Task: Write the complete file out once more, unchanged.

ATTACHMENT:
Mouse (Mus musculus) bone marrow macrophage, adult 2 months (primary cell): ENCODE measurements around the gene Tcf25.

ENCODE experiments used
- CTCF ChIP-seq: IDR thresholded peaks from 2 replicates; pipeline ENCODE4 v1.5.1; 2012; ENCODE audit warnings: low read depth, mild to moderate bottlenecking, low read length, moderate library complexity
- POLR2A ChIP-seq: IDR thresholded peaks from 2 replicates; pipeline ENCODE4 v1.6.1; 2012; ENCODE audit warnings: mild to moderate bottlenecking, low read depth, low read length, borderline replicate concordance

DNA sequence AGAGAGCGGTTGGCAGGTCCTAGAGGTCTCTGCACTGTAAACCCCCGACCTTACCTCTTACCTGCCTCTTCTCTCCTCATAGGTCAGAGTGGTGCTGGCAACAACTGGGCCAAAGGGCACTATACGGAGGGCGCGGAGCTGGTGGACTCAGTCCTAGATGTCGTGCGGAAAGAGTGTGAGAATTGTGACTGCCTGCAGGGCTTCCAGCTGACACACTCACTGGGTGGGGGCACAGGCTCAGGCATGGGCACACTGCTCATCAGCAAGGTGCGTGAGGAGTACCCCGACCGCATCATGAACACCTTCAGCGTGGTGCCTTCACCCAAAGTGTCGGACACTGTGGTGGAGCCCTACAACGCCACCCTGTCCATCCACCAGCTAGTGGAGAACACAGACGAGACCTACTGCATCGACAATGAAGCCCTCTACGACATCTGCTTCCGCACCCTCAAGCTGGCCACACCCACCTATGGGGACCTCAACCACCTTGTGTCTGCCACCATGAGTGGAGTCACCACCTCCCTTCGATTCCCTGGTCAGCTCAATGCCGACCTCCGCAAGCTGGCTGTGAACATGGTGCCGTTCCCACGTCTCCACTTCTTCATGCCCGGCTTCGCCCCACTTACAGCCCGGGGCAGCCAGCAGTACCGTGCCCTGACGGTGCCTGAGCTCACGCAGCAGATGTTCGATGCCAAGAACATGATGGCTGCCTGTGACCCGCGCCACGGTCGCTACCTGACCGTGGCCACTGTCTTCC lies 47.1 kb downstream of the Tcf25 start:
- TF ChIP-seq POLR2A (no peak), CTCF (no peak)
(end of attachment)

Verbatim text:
Mouse (Mus musculus) bone marrow macrophage, adult 2 months (primary cell): ENCODE measurements around the gene Tcf25.

ENCODE experiments used
- CTCF ChIP-seq: IDR thresholded peaks from 2 replicates; pipeline ENCODE4 v1.5.1; 2012; ENCODE audit warnings: low read depth, mild to moderate bottlenecking, low read length, moderate library complexity
- POLR2A ChIP-seq: IDR thresholded peaks from 2 replicates; pipeline ENCODE4 v1.6.1; 2012; ENCODE audit warnings: mild to moderate bottlenecking, low read depth, low read length, borderline replicate concordance

DNA sequence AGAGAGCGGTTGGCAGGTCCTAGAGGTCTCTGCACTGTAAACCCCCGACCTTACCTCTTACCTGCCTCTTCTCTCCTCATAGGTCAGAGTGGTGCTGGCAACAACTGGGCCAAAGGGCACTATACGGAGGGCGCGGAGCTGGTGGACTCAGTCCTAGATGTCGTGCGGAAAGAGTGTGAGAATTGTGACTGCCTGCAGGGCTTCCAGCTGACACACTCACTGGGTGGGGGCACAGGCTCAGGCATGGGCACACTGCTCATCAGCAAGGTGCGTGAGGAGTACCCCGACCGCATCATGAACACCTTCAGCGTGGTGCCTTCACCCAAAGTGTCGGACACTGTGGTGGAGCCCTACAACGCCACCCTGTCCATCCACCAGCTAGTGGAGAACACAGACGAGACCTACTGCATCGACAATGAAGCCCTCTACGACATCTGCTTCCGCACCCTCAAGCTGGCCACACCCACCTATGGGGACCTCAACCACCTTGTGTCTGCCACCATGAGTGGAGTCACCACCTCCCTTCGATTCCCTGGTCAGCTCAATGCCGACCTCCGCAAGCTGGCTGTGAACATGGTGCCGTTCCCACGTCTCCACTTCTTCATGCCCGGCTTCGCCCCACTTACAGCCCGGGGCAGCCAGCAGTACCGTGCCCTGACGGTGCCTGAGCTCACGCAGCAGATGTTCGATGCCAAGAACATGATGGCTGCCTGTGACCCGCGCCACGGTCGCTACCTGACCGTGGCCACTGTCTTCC lies 47.1 kb downstream of the Tcf25 start:
- TF ChIP-seq POLR2A (no peak), CTCF (no peak)